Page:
Response to Anti-LGBT Legislation Part One: Schools

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In recent months, there has been an onslaught of anti-LGBT legislation across the country. 

From Florida’s “Don’t Say Gay” bill to Texas governor, Greg Abbot’s, executive order that instructed the Texas Department of Family and Protective Services to investigate parents of trans children for child abuse, bills like these have been popping up all across the country. Suffice it to say, this sets an extremely worrying precedent, because these bills are not only attacking the education system but also fundamental human and constitutional rights.

The aforementioned “Don’t Say Gay” bill has been at the forefront of the recent news cycle and is the most high-profile case. 

Now being followed by Georgia, the recently signed bill removes any mention of LGBT people from the curriculum from grades K-3. I know some may say that’s a good thing because it supposedly should be up to the parents but simply speaking, it shouldn’t. 

Using the line of logic that LGBT people and issues shouldn’t be discussed, then we shouldn’t talk about racism in school and just not address how racial injustice is a core part of U.S. history. 

Oh wait, people are now trying to get that banned too despite it being something that has been taught since my grandfather went to school.

Just like racism, sexism, xenophobia, and more, homophobia and transphobia are things that should be addressed in schools. Despite what conservative politicians may tell you, school isn’t just about math, English, and science. 

Education is also about preparing children for the real world and it’s important for kids to know and properly understand these issues. Sheltering children from these real-world issues will only make it harder for them to learn and understand later in life, and if they happen to be LGBT, it will only make it harder to come to terms with their sexuality and identity. 

Many will commonly say that these topics should only be taught by the parents, as they think sexuality is equivalent to giving someone “The Talk,” but that’s simply not the case. 

You can talk about gay, bi, and trans people without explicitly talking about sex, just like you can for any straight and cisgender person. I promise it’s really not hard to explain to a 7-year old that sometimes men love men and women love women and explaining it to middle and high school kids should not be difficult by extension. Every child knows the concept of committed romantic relationships, so to say that they won’t understand it is just ludicrous.

Let’s call a spade a spade though, the people advocating for these bills don’t care about any of this. These talking points are essentially just a cover-up for how they actually feel. To put it simply, these people just think LGBT people are icky. A bill in Oklahoma, SB 1142, plans to effectively ban any book that discusses sexuality with the saying “the study of sex, sexual preferences, sexual activity, sexual perversion, sex-based classifications, sexual identity, or gender identity or books that are of a sexual nature that a reasonable parent or legal guardian would want to know of or approve of prior to their child being exposed to it.”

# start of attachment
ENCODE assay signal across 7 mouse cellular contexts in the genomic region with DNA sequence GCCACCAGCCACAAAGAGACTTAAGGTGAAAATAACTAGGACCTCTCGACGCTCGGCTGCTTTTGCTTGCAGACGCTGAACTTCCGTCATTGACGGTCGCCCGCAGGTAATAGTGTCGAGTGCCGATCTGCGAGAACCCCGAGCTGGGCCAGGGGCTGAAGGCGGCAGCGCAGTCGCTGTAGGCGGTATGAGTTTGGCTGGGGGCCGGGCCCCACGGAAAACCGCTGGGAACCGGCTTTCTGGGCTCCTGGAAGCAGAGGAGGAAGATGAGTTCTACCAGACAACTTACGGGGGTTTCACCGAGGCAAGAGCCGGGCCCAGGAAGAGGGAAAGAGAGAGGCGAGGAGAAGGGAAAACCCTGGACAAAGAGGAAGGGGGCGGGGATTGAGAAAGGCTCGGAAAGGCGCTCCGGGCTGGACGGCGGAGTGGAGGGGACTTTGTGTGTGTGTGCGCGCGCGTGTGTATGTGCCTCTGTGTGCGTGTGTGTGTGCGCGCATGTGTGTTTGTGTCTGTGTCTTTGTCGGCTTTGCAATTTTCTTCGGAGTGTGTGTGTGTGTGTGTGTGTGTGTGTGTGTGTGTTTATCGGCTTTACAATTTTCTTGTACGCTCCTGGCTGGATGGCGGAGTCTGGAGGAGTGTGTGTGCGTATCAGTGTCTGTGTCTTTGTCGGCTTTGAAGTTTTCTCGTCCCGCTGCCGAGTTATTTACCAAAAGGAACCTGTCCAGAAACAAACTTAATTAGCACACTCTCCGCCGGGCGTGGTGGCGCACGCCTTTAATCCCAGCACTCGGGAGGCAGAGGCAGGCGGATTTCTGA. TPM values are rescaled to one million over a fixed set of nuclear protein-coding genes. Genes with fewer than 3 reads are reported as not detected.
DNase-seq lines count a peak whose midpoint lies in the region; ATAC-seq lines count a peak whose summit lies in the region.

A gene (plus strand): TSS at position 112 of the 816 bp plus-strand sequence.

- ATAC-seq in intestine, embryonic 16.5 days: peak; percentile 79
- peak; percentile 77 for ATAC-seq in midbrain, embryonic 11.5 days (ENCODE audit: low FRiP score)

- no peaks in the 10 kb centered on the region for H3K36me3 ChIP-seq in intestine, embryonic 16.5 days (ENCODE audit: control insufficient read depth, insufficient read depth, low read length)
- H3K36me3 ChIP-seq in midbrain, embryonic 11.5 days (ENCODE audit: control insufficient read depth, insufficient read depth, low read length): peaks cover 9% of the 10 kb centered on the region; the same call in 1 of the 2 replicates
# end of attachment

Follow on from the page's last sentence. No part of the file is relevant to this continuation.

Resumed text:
At first glance, this may sound like it was written by someone trying to shelter their children, but words are important to revealing the motives behind the words. Among all the things listed, they snuck in the words “sexual perversion” essentially implying that anyone who isn’t straight is perverted or a sexual deviant. 

To boot, the bill allows a parent to request a book be taken off shelves, and if it isn’t, the parent can get $10,000 a day every day it isn’t removed. In effect, this would simply mean that schools would be bullied into removing these books so that they don’t lose money over it.

Furthermore, there’s a bill in Tennessee, HB 0800, that would ban any “LGBTQ lifestyle issues” from school curricula. 

Again, words reveal motives and one very important word reveals the motivations behind the bill. They use the word “lifestyle,” implying that people’s identity is a lifestyle. Being gay, bi, trans, or nonbinary is not a “lifestyle.” Using this logic, being Black or white is a lifestyle, being a man or woman is a lifestyle, having brown hair is a lifestyle. 

Being attracted to people or identifying with a certain gender identity is not a lifestyle, and the idea that it is, is only pushed by anti-LGBT proponents. Being a dorm rat, partyer, gamer, movie fan, athlete, or bookworm is a lifestyle choice. It’s something that you have complete control over and can decide not to do; you can’t decide who you are attracted to.

Before I’m done talking about schools, I need to discuss a proposed provision of Florida’s “Don’t Say Gay” bill that goes above and beyond everything previously discussed. This provision would have made it so Florida schools would be legally mandated to out LGBT children to their parents within 6 weeks of finding out. 

To put it bluntly, forcefully outing LGBT kids to their parents would be a disastrous measure that would only lead to more child abuse and LGBT depression, and suicide. I acknowledge parents want to know what their kids are up to but not every parent is supportive and loving. Outing kids to their parents would lead to a massive spike in abuse from homophobic and anti-LGBT parents. Kids could be physically abused, mentally abused, shunned, kicked out of the house, or worse. There are many horrible people out there and parents aren’t exempt from that. 

Despite that, how would you want to find out your child’s sexuality or gender identity? From a school legally mandated to do so or when your child is ready to talk about it with you? I know I would choose the latter any day of the week. Thankfully this provision was withdrawn, but it is appalling that it was even on the table in the first place.